A 32-year-old black female presented to the office following referral from the emergency department. The attending ER physician diagnosed the patient with a corneal plaque O.D. and prescribed both prednisolone acetate drops and sulfacetamide 10% drops q.i.d. for that eye. Her systemic history was noncontributory, and her ocular history was significant for extended soft contact lens wear. She reported no sensitivities to medications.
This 32-year-old patient with an ocular history significant for extended soft contact lens wear presented to the office following referral from the emergency department.
Her best-corrected visual acuity measured 20/30 O.D. and 20/20 O.S. at distance and near. External examination was normal, with no evidence of a relative afferent pupillary defect.
Intraocular pressure was 14mm Hg O.U. The posterior pole and peripheral retinal examination were normal O.U. The pertinent anterior segment findings are illustrated in the photograph.
How would you approach this case? Does this patient require any additional tests? What is your diagnosis? How would you manage this patient? What's the likely prognosis?
Additional tests might include NaFl staining, corneal sensitivity testing and anterior chamber examination to rule out the presence of cells and flare.
The diagnosis in this case is contact lens-associated acute red eye (also known as contact lens overwear syndrome or immobile lens syndrome). This case is interesting because the peripheral infiltrate formed a 360-degree ring in the precise area that the contact lens was inducing corneal anoxia.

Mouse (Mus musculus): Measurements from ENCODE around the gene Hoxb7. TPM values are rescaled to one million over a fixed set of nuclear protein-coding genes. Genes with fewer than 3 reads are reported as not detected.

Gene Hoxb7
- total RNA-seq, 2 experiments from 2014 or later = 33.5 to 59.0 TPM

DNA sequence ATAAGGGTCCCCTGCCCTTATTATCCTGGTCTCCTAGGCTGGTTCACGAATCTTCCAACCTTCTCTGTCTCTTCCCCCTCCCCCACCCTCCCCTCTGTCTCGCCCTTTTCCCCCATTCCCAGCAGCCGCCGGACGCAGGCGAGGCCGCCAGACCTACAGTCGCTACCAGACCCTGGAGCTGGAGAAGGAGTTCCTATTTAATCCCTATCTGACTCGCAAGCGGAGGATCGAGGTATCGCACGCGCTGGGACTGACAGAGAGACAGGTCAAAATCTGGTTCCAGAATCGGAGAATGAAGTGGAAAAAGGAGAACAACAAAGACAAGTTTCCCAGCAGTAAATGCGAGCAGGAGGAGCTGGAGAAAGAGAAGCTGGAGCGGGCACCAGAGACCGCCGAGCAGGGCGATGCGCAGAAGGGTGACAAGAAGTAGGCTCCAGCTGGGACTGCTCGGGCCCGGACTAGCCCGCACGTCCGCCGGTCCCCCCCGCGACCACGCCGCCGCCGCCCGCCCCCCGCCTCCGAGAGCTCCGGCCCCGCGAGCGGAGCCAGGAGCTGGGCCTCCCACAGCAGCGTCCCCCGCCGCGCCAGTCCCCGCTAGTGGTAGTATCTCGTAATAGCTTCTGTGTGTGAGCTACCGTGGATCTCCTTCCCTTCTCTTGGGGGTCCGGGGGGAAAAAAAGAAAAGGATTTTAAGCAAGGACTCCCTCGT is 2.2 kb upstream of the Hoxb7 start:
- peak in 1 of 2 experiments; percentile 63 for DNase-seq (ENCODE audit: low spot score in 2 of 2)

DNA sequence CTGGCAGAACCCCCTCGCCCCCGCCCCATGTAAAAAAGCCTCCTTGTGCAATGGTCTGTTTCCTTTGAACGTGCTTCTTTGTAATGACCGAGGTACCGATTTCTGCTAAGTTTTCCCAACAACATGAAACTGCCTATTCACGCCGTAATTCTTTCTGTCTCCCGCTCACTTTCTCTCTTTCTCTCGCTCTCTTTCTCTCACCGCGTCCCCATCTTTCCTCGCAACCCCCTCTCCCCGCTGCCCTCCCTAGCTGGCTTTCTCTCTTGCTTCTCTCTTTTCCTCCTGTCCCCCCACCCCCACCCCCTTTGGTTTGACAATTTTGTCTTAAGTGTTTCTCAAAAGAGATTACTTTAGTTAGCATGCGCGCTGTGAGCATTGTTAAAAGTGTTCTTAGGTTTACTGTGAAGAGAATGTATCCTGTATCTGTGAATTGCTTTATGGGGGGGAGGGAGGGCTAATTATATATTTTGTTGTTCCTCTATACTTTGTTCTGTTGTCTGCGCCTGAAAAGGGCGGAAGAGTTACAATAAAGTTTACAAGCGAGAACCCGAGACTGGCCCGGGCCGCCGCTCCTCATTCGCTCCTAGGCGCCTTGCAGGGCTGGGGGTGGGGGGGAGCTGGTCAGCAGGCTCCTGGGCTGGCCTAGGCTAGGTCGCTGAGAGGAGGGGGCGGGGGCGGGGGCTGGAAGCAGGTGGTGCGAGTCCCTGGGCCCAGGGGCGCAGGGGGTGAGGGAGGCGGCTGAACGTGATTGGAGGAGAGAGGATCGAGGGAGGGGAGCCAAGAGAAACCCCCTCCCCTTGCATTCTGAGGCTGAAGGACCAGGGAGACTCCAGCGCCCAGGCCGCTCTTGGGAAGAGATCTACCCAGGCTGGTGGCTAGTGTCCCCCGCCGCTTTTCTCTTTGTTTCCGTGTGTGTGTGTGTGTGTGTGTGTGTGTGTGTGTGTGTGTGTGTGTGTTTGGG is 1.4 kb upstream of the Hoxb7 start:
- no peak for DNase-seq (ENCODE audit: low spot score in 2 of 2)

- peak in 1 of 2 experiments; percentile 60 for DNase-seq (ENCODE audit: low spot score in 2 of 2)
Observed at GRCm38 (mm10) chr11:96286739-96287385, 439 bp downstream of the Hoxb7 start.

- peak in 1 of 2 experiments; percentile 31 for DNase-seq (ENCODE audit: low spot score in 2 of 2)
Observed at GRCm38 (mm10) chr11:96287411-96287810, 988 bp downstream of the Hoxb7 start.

Rigid and soft contact lens overwear produces contact lens-associated keratopathy (CLAK), which demonstrates a coarse, central pattern of staining. When new contact lenses become coated with mucoproteinaceous deposits because of increased wear, the lenses lose oxygen permeability, move less, flush less debris, and become susceptible to the adherence of bacteria.1 Chronic epithelial exposure to bacteria allows organisms to adhere to the lens, replicate and incite an inflammatory corneal edema.2 In extreme cases, this cascade might cause ulcerative keratitis.1,2 Additionally, the corneal stroma typically is invaded by infiltrating polymorphonuclear leukocytes from limbal blood vessels, exudation from inflamed iris blood vessels and surface exudation from inflamed limbal blood vessels.1-4
In recent years, researchers have identified that the amount of protein observed or measured on a contact lens as well as the severity of upper conjunctival papillae, upper lid conjunctival hyperemia and limbal congestion might reveal patterns of contact lens overwear.5
We instructed our patient to suspend contact lens wear indefinitely. Then, we treated her with a moderate cycloplegic in the office and medicated her with a topical fluorinated quinolone antibiotic q2h, topical Acular (ketorolac tromethamine,Allergan) q12h and 600mg Motrin (ibuprofen, Pfizer) p.o. t.i.d. with meals. The next day, we titrated the antibiotic to q3h. On the third day, we titrated the antibiotic to q.i.d., instructed her to discontinue the topical Acular and Motrin, and added topical Lotomax (loteprednol, Bausch & Lomb) q.i.d. and NaCl ointment h.s.
Her condition resolved completely in approximately 10 days. We refit her with soft contact lenses and further educated her on proper contact lens care.
1. Yamane SJ. Are hard lenses superior to soft? The advantages of soft lenses.
Cornea. 1990;9 Suppl 1:S12-4; discussion S15.
2. Binder PS. The physiologic effects of extended wear soft contact lenses. Ophthalmology. 1980 Aug;87(8):745-9.
3. Bennet ES, Davis LJ. Noninfectious Corneal Staining. In: Silbert JA. Anterior Segment Complications of Contact Lens Wear.
4. Dumbleton K. Adverse events with silicone hydrogel continuous wear. Cont Lens Anterior Eye. 2002 Sep;25(3):137-46.5. Michaud L, Giasson CJ. Overwear of contact lenses: increased severity of clinical signs as a function of protein adsorption. Optom Vis Sci. 2002 Mar;79(3):184-92.